[Show abstract][Hide abstract] ABSTRACT: Although few studies have been performed recently, several have suggested that some practitioners are not well able to detect preset anesthesia machine faults.
We performed a prospective study to determine whether there is a correlation between duration of anesthesia practice and the ability to detect anesthesia machine faults. Our hypothesis was that more anesthesia practice would increase the ability to detect anesthesia machine faults. This study was performed during a nationally attended anesthesia meeting held at a large academic medical center, where 87 anesthesia providers were observed performing anesthesia machine checkouts. The participants were asked to individually check out an anesthesia machine with an unspecified number of preset faults. The primary outcome measures were the written listing of faults detected during an anesthesia machine checkout.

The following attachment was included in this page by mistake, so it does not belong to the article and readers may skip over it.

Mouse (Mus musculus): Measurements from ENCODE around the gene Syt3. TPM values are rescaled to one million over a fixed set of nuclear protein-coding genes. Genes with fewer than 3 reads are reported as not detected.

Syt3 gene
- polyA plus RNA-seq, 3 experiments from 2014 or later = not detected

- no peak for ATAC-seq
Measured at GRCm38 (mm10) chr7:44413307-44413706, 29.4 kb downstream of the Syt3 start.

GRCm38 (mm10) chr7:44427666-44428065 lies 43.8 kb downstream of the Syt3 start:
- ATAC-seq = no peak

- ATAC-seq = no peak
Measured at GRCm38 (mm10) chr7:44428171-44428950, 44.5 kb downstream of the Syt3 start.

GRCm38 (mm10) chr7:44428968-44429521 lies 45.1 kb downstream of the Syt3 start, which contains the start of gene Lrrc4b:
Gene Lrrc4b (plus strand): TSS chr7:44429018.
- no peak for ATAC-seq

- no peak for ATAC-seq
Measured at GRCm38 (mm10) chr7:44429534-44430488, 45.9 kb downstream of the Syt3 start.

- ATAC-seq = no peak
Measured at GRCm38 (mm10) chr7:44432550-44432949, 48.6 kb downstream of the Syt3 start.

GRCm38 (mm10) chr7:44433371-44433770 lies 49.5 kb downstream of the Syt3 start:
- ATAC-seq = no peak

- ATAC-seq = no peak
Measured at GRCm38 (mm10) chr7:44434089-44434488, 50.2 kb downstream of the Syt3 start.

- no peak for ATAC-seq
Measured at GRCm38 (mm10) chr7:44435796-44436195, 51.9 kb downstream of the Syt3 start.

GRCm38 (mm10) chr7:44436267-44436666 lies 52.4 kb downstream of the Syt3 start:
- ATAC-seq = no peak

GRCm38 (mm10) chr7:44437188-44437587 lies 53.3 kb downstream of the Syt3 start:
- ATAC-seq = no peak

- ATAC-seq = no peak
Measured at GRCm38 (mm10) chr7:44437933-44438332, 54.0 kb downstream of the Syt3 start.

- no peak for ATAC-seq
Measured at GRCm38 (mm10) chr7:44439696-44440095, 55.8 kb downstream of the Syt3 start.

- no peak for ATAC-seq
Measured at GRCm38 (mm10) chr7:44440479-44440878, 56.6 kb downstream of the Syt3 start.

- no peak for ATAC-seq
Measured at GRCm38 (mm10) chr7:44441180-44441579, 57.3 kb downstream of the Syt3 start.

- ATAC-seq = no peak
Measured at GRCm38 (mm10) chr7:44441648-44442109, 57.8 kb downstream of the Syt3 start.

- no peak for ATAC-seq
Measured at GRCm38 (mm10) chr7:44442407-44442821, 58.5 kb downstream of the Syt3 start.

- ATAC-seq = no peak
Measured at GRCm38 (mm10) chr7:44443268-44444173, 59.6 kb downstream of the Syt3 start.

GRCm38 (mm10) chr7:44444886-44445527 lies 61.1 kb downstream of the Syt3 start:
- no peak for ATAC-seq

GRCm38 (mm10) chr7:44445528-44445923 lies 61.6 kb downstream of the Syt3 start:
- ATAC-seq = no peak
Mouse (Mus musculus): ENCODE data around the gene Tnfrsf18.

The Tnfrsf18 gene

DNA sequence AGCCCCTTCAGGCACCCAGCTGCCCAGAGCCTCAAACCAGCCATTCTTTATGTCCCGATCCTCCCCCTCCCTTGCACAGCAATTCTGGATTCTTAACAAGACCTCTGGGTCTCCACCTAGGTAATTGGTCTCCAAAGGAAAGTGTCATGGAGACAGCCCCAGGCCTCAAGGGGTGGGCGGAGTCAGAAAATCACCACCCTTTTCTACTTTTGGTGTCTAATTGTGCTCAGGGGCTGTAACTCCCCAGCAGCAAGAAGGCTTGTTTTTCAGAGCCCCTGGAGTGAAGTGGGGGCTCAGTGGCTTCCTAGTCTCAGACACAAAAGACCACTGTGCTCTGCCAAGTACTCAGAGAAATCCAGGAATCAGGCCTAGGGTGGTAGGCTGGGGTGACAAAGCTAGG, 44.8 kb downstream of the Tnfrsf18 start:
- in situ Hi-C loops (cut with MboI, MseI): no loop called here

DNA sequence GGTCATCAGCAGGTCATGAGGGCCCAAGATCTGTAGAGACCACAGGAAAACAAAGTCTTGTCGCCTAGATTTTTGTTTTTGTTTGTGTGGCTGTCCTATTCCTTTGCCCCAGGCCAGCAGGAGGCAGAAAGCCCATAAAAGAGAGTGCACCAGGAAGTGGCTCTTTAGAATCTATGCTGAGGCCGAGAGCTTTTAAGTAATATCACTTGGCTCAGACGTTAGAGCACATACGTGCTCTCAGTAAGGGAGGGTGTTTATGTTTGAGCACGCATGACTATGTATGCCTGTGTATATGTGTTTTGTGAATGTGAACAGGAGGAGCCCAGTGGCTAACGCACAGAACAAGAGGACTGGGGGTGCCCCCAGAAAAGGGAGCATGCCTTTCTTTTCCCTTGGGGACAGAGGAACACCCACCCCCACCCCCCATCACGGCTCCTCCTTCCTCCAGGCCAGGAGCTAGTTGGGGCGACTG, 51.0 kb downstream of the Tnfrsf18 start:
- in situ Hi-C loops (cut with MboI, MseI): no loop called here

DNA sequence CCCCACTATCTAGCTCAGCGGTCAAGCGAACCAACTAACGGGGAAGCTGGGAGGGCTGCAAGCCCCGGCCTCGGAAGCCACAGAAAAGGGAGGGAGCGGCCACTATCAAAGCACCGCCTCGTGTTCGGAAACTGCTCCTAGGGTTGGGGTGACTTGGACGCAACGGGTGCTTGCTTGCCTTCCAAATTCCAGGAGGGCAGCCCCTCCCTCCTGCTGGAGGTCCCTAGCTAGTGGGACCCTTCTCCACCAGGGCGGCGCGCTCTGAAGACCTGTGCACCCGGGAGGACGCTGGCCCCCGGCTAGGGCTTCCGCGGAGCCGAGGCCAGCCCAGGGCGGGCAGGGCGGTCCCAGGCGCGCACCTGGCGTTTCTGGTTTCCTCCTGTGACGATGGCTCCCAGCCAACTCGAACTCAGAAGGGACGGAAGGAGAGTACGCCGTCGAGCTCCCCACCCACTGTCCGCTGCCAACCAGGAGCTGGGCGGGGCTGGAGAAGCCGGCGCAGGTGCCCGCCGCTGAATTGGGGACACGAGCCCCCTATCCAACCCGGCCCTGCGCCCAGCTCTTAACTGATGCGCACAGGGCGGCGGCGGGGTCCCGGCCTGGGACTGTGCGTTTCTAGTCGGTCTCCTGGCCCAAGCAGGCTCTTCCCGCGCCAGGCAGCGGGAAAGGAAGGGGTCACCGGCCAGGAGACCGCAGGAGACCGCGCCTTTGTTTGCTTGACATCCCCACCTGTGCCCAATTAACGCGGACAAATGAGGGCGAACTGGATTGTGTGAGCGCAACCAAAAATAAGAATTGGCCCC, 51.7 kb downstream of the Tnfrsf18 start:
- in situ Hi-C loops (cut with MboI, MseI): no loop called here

Of the five faults preset into the test machine, participants with 0-2 yr experience detected a mean of 3.7 faults, participants with 2-7 yr experience detected a mean of 3.6 faults, and participants with more than 7 yr experience detected a mean of 2.3 faults (P < 0.001).
Our prospective study demonstrated that anesthesia machine checkout continues to be a problem.
Full-text · Article · Jan 2007 · Anesthesia and analgesia